So, Islam is the latest fad for these rebelling white kids. That will soon pass as they find another way to bug Mom and Dad and stick it to society at large.

  19. Waleed

    I just finished watching this episode. It was amazing. It’s the best one so far. I love how the convert dresses up like Babar. LoL. and the ending.. thats so ironic. loved it

  20. Someone more extreme than Barber! That was exponentially hilarious.

    Got a peek at the next episode, seems like it will be even funnier.

  21. Ms. Iman

    I could hear some folks panties bunching while watching this one. I already know plenty of folks on the message board I frequent are going to have something negative to say.

    Personally, I’d say it was definately one of the better episodes.

    I can kinda relate to “spiritual shopping”. Grew up Catholic (well sort of, never really devout), started searching for something that wasn’t such a load of…well I didn’t like the whole secrecy, “We do this because it’s the way it’s ALWAYS been done” attitude I found there at every turn. I visited churches and kingdom halls and couldn’t find what I wanted. Had a muslim friend who gave me some info, visited some of their friends and a some classes the Imam held and decided that was what was right for me. Spiritual shopping isn’t necessarily a BAD thing, it can just take time to find the right faith that fits you and it can make you seem just a *tad* on the flighty side.

    When I saw what the subject of this week’s episode was I had a “OH! She went THERE!” moment. Most people I know wouldn’t address it if it were right in their face. She gets a massive kudos for have the guts to talk about what the rest of the Islamic world tries to sweep under the rug!

    I’m a fan for life.

  22. Sean

    I hope someone from the government is keeping an eye on Babar. He could be a real danger to society.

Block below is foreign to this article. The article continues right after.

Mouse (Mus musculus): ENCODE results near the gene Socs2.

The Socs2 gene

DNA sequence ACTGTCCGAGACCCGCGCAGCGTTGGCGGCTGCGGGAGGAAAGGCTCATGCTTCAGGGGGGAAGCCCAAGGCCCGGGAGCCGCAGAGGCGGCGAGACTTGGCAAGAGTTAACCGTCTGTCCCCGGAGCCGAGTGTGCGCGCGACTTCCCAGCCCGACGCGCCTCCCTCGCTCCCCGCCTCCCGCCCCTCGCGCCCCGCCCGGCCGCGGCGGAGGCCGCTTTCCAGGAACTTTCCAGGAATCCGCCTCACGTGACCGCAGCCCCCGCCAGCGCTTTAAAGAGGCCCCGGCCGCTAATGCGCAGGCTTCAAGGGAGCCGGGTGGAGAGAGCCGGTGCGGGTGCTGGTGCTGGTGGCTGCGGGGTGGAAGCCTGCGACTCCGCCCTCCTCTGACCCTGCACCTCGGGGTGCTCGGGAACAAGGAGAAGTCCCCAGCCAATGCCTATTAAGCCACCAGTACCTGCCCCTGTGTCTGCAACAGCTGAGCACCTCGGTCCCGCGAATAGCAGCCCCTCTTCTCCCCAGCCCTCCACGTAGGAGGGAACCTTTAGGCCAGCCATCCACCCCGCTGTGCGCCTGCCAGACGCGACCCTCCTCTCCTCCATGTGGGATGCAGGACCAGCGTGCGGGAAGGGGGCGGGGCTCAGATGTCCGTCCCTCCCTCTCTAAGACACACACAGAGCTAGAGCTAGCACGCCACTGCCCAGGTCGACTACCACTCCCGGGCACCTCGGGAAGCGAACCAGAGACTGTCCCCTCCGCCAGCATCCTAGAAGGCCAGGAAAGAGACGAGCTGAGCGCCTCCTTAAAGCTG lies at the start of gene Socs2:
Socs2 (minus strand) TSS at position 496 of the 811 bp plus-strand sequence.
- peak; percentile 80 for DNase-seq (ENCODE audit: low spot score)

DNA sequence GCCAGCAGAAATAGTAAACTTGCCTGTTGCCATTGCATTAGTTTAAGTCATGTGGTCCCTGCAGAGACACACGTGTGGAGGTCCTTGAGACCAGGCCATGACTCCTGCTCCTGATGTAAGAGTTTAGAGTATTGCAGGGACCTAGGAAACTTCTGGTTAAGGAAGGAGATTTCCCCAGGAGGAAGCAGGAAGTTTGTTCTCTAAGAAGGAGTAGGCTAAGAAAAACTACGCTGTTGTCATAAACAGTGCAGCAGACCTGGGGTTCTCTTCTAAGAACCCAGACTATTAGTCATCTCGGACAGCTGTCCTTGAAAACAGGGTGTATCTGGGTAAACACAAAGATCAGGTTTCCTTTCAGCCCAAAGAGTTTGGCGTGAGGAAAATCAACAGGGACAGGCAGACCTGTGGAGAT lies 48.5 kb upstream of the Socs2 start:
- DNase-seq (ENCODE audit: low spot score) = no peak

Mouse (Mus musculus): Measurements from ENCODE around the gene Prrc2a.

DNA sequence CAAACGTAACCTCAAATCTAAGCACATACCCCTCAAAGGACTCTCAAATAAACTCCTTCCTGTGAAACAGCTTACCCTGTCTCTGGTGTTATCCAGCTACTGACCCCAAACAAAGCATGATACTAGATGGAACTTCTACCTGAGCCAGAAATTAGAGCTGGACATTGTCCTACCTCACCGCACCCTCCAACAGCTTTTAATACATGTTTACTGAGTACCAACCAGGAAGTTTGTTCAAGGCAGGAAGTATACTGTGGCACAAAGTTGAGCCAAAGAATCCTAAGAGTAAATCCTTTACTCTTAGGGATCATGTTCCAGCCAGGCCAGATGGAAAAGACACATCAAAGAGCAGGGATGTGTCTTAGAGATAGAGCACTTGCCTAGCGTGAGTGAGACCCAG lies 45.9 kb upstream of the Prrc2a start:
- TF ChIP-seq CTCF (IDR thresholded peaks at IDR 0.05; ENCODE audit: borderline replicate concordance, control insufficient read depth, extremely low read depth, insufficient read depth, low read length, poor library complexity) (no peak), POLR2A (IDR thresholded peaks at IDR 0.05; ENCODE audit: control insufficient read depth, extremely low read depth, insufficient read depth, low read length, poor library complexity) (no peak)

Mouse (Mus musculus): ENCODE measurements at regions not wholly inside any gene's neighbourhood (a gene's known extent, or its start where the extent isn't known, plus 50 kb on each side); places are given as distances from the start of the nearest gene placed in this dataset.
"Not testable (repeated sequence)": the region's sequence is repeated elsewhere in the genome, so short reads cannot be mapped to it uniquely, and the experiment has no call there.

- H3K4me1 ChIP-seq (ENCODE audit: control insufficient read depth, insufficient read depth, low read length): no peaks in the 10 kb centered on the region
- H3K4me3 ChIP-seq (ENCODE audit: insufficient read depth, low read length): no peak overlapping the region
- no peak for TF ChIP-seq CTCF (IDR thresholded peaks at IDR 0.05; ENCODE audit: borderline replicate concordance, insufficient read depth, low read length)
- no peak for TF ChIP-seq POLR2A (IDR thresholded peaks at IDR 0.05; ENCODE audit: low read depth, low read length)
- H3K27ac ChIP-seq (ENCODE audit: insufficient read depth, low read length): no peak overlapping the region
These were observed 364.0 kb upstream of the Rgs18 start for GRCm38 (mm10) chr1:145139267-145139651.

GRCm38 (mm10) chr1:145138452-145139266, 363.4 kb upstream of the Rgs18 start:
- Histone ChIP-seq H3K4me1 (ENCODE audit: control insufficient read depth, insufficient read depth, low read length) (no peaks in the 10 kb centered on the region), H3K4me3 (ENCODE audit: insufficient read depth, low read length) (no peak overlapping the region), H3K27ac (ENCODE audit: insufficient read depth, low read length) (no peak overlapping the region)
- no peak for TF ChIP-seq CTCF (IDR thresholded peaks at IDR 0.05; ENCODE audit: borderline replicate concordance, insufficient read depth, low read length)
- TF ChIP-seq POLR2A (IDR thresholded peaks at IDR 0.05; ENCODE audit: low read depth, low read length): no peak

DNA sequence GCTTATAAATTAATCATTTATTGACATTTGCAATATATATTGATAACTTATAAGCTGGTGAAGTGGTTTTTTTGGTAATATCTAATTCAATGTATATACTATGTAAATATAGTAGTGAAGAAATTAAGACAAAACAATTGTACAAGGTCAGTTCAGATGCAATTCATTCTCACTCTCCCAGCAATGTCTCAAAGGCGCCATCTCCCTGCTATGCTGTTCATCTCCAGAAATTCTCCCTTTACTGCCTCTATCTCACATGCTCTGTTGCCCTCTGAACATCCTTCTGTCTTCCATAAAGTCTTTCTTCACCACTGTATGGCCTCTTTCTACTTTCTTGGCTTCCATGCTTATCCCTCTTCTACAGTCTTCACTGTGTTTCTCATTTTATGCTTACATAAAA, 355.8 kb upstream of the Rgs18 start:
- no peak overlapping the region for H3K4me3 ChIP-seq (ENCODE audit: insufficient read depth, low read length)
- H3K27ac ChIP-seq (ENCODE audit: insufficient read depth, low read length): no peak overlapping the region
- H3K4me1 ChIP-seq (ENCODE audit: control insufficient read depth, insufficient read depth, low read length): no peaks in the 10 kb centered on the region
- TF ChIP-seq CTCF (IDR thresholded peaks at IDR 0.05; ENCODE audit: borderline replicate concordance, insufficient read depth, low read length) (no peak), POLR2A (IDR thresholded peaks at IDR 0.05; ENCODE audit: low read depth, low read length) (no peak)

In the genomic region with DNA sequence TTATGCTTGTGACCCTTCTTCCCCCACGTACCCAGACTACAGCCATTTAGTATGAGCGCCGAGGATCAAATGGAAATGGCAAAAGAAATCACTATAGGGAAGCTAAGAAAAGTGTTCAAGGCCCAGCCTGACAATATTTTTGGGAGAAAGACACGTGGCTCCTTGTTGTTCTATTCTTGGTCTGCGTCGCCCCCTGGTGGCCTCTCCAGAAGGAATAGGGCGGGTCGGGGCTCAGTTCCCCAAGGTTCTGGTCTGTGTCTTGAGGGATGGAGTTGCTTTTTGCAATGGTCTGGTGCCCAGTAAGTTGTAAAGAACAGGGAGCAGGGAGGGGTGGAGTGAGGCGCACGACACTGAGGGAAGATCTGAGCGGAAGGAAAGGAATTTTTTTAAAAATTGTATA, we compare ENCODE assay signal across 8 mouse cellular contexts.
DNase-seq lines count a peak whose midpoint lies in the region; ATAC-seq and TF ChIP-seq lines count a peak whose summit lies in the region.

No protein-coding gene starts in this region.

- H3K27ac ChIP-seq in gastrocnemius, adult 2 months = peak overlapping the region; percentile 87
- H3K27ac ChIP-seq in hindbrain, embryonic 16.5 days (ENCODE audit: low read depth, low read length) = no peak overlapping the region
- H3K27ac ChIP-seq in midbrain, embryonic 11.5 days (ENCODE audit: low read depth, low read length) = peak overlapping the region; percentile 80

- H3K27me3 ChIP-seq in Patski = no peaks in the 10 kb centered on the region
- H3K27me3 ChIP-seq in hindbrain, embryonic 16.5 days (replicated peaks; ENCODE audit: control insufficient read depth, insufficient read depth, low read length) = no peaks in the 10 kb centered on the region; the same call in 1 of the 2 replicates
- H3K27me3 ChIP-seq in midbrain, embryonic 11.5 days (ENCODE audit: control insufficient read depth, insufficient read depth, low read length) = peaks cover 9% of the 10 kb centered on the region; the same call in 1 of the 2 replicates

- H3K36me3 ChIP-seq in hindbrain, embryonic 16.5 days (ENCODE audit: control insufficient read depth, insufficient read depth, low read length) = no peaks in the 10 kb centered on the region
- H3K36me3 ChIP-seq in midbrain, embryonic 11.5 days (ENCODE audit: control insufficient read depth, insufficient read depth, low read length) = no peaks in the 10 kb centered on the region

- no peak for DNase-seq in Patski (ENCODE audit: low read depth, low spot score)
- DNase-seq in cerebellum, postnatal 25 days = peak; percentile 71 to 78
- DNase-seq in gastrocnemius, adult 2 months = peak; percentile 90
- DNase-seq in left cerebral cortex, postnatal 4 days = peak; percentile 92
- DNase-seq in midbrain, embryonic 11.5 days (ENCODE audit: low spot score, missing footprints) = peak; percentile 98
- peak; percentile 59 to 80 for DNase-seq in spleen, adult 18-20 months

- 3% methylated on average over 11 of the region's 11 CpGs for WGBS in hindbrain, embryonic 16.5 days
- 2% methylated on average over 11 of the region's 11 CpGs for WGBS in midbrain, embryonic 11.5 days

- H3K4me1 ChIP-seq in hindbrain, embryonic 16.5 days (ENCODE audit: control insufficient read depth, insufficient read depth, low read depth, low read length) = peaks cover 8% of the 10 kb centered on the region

23. Come on, Sean, he’s comic relief! How’d we get through the cold, long winters without his absurd statements?!

  24. Islam is just the latest way white kids have found to protest, be anti-social, stick it to Mom and Dad, etc. Children often rebel in their teen years and their early adulthood.

    While I agree with your latter sentence, that children often rebel against their parents, society, etc., at that stage in their life, your first sentence is completely off-the-mark, at least in my experience. I’ve yet to meet any person of any race or ethnicity who reverted to Islam for the reasons you’ve mentioned. The vast majority of the reverts to Islam whom I’ve met (white, black or otherwise) were in their late 20s at the youngest and had no reason to “rebel,” having long passed out of that stage of immaturity. (I myself reverted to Islam at the age of 39.) While all of us have our own reasons for reverting, the vast majority of us revert for the sake of Allah (swt). (Ooooh, now there’s a novel concept.)

    Keep up with the jokes, Alex; you’re a laugh-a-minute.

  25. Alex what better way to stick it to mom and dad by praying 5 times a day, fasting, shunning alcohol and unsafe sex? I guess you prefer a joint, a ham sandwich and porn for teens instead?

  26. Sean

    Don’t most blacks convert to Islam in prison? At least in North America, I mean.

  27. Ethan

    They should have an episode where Babar’s cousins come visit him from the old country.

    While staying with him they reveal that they are in Canada to commit a terrorist attack. Not in Mercy itself but some other place like Regina or Toronto.

    It’s not like they ask Babar to participate in the terrorist attack, but still he knows that they are going to do it.

    So, does Babar report his cousins to Canadian authorities or does family loyalty win out?

  28. Adam